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The Rise Of Australian Distilleries

The Rise Of Australian Distilleries

You may have noticed a huge upswing in the amount of locally distilled alcohol over the last few years. It seems that everyone and their neighbour is starting a brewing company with beer, gin and whiskey being on the top of that list. Of course, if you enjoy a good local drop like us, then you’re thanking your lucky stars at the increase of brewers and distillers but why the sudden surge over the last few years?


Well, like any good Australian yarn there is actually a tale to tell. Until recently there was a law in place that didn’t allow alcohol production from smaller stills – anything less than 2,700 litres and you couldn’t gain a licence. Now, 2,700 litres is a very LARGE still and enough to put your backyard or small business owners off from taking on the commercial enterprises. Thankfully, Bill & Lyn from Tasmania had the drive and ambition to lobby this law with their local parliament and were granted a general spirit makers licence allowing them to open Lark Distillery in Tasmania, now famous for their boutique whiskey.


Changing this law has allowed many other whiskey distillers to open their doors around Australia with many places utilising local ingredients to create distinct flavours. Recently, we’ve been excited to see distillers open in the Northern Rivers with Brookie’s Gin and Husk Distillers creating some excellent gins using local, rainforest ingredients combined with traditional, imported ingredients.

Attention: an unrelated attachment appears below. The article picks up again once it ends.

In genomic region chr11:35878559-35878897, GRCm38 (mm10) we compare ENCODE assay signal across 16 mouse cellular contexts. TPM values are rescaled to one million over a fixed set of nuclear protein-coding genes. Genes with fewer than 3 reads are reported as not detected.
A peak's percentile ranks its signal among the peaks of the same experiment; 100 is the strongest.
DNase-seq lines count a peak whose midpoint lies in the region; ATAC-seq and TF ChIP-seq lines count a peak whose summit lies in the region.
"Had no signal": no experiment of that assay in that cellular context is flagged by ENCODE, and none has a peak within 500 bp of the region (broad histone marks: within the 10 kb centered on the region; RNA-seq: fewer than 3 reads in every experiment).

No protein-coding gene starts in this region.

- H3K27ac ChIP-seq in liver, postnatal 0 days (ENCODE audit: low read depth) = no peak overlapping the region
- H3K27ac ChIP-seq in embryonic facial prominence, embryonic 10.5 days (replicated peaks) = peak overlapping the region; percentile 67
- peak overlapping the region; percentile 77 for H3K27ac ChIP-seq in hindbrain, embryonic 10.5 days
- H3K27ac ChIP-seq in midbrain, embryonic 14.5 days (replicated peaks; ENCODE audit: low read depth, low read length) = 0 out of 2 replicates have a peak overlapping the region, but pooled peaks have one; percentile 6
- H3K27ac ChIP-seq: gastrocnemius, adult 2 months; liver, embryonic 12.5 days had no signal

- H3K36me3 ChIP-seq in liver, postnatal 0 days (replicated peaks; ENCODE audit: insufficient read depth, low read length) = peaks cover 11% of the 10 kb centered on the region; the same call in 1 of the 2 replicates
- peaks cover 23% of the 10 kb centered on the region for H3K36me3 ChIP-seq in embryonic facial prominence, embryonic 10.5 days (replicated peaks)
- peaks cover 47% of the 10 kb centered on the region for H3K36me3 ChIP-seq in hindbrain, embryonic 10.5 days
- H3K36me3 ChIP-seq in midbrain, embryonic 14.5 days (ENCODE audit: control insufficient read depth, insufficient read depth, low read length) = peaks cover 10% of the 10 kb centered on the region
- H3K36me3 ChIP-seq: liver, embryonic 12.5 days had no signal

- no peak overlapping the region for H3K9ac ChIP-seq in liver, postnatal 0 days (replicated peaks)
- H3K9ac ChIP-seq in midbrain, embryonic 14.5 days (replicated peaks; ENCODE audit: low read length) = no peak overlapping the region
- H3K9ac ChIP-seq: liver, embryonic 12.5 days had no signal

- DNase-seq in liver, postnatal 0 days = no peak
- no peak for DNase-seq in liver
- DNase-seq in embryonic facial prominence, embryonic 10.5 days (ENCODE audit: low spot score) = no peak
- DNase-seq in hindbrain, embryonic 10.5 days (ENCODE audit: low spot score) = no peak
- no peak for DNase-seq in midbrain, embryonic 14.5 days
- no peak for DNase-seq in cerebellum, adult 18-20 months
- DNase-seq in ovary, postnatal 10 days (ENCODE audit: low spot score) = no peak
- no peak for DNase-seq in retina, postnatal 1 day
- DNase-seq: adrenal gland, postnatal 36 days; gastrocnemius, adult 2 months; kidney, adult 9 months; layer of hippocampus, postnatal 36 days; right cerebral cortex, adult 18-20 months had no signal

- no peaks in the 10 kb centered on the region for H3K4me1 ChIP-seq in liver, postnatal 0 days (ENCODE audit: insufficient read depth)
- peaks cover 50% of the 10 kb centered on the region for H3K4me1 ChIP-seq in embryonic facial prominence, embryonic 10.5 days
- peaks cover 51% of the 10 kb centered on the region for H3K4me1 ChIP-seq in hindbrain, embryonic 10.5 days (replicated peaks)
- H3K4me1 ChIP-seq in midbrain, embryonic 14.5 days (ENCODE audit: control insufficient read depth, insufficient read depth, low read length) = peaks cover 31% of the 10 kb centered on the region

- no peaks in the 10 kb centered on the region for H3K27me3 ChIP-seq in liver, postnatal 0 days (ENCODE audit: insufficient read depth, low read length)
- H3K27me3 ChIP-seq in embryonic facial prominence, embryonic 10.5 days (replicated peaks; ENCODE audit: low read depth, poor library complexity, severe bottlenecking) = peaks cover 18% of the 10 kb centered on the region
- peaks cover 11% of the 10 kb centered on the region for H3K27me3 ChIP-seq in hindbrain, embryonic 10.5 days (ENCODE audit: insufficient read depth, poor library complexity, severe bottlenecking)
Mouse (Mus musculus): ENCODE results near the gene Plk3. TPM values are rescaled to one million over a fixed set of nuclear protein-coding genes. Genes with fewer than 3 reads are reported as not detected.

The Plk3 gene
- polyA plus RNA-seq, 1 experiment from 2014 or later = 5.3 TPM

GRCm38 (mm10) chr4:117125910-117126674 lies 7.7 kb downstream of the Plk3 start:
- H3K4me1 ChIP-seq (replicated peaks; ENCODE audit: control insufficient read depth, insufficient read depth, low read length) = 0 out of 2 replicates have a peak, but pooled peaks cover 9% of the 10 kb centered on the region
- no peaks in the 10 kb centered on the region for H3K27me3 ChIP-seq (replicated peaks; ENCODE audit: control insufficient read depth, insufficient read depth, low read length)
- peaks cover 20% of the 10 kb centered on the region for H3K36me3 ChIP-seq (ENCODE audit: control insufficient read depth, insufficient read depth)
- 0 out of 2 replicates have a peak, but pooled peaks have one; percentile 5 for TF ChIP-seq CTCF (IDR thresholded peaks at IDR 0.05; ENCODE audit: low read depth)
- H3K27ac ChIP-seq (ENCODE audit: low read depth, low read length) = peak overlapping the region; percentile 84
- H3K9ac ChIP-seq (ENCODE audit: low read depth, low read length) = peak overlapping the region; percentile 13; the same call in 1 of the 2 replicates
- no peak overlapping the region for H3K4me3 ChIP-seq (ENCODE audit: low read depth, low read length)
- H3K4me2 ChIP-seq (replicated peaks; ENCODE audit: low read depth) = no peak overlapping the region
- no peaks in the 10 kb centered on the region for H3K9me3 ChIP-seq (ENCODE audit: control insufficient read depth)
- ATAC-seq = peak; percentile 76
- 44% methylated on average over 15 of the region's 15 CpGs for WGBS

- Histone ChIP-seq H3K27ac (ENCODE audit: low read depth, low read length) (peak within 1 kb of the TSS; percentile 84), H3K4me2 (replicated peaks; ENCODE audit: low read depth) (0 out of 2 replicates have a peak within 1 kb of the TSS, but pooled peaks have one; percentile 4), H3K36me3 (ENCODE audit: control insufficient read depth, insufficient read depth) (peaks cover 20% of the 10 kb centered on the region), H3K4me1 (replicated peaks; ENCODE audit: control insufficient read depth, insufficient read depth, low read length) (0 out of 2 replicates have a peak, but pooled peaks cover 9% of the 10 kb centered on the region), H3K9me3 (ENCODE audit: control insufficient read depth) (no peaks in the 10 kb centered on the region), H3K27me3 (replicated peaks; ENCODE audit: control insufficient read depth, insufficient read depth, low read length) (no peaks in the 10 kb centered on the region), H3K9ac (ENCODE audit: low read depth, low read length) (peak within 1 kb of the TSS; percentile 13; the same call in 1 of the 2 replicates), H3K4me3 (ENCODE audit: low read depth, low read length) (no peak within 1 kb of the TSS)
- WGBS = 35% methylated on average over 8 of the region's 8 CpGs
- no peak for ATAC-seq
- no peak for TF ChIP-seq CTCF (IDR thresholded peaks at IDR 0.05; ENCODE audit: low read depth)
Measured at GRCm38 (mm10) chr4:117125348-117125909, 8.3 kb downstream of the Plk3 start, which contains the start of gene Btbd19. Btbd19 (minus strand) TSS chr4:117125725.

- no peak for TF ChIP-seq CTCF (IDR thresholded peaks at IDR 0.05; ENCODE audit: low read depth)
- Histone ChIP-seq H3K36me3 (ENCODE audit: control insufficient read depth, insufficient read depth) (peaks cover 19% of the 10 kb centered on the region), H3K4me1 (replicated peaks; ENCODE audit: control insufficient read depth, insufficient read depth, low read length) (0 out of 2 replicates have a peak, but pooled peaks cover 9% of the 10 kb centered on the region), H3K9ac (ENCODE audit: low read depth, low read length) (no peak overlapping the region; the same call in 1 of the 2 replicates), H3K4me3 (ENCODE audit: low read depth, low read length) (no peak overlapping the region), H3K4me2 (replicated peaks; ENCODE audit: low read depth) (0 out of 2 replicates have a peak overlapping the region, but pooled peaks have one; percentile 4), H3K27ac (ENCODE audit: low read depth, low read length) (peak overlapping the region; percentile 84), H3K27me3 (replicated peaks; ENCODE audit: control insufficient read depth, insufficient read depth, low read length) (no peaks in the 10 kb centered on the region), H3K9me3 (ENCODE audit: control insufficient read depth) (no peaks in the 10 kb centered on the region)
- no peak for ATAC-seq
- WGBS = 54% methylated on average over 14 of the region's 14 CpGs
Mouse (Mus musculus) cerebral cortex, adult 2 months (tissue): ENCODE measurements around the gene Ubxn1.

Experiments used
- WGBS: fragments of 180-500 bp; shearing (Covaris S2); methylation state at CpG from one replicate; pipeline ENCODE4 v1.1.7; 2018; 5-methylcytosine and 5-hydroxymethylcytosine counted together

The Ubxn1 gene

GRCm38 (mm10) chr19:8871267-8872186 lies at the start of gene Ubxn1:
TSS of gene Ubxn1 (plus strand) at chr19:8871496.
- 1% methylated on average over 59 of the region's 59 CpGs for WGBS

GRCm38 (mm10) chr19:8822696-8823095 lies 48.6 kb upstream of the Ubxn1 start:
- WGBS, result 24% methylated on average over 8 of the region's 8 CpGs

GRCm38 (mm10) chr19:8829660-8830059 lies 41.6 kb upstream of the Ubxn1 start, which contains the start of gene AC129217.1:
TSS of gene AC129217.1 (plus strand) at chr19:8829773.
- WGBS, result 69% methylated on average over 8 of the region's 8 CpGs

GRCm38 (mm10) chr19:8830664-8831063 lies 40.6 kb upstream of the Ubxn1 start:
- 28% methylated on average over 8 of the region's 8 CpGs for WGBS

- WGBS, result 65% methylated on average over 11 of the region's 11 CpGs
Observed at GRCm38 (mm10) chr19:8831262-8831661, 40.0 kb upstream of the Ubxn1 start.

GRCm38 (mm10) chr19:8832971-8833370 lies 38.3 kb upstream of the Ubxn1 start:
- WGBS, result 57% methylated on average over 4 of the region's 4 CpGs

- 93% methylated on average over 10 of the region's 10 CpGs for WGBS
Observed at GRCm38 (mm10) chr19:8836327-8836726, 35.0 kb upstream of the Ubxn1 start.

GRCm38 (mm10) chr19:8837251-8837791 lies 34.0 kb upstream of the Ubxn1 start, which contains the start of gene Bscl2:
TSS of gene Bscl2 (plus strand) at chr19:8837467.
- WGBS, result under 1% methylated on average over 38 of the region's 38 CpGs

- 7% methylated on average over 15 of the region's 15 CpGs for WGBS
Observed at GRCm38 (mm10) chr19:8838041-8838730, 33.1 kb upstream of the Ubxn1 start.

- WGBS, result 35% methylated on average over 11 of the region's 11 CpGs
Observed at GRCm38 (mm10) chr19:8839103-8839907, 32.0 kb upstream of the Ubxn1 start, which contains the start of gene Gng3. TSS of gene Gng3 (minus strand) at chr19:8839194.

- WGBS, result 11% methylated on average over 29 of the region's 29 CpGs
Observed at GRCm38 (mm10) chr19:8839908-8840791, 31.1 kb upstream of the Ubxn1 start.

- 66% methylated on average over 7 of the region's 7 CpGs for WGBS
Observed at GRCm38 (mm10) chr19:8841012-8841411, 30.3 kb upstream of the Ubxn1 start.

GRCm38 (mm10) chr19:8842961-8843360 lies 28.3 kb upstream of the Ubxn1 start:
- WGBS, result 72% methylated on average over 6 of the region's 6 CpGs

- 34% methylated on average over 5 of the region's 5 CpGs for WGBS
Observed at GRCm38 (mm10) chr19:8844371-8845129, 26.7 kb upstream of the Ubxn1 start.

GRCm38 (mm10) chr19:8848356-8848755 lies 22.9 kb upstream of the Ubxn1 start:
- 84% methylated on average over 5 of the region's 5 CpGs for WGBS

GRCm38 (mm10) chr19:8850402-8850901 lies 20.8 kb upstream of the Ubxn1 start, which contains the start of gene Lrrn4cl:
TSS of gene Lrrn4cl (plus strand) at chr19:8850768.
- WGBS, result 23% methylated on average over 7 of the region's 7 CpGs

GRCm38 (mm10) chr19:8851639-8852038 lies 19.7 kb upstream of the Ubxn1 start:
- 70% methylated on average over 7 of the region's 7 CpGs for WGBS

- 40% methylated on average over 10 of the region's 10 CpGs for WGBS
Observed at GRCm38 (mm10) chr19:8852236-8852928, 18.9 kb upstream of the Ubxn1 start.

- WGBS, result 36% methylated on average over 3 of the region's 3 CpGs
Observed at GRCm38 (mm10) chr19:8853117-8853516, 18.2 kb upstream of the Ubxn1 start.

One thing holding the industry back are high tax rates on alcohol production in Australia. Some producers can expect to pay around 35% of the retail value of their product back in tax. American producers pay approximately one tenth of that figure in taxes. This keeps the cost of the product high, which explains why imported beverages are the biggest sellers in Australia and the local market is still considered ‘boutique’.


High taxes aside, there is still a large number of people entering the market and the industry continues to boom. Having a ‘boutique’ setting may be what has helped create the unique flavours coming out of local distilleries. Brookie’s Gin in Byron Bay use a copper pot still and infuse the mix with botanicals gathered from their very own rainforest. Ink Gin have created a uniquely purple-coloured gin using Thailand’s Butterfly Pea. The size of these businesses have given them scope to create something truly unique.


In the mid-1900’s Australia had their very own large commercial gin and whiskey producers. Unfortunately, changes to tariff laws made it cheaper to import liquor from overseas. This, with the increasing labour cost, saw these commercial producers close in the 1980’s. Now only companies like Bundaberg remain. We’d love to see a resurgence in supporting local businesses and look forward to what the industry produces next!


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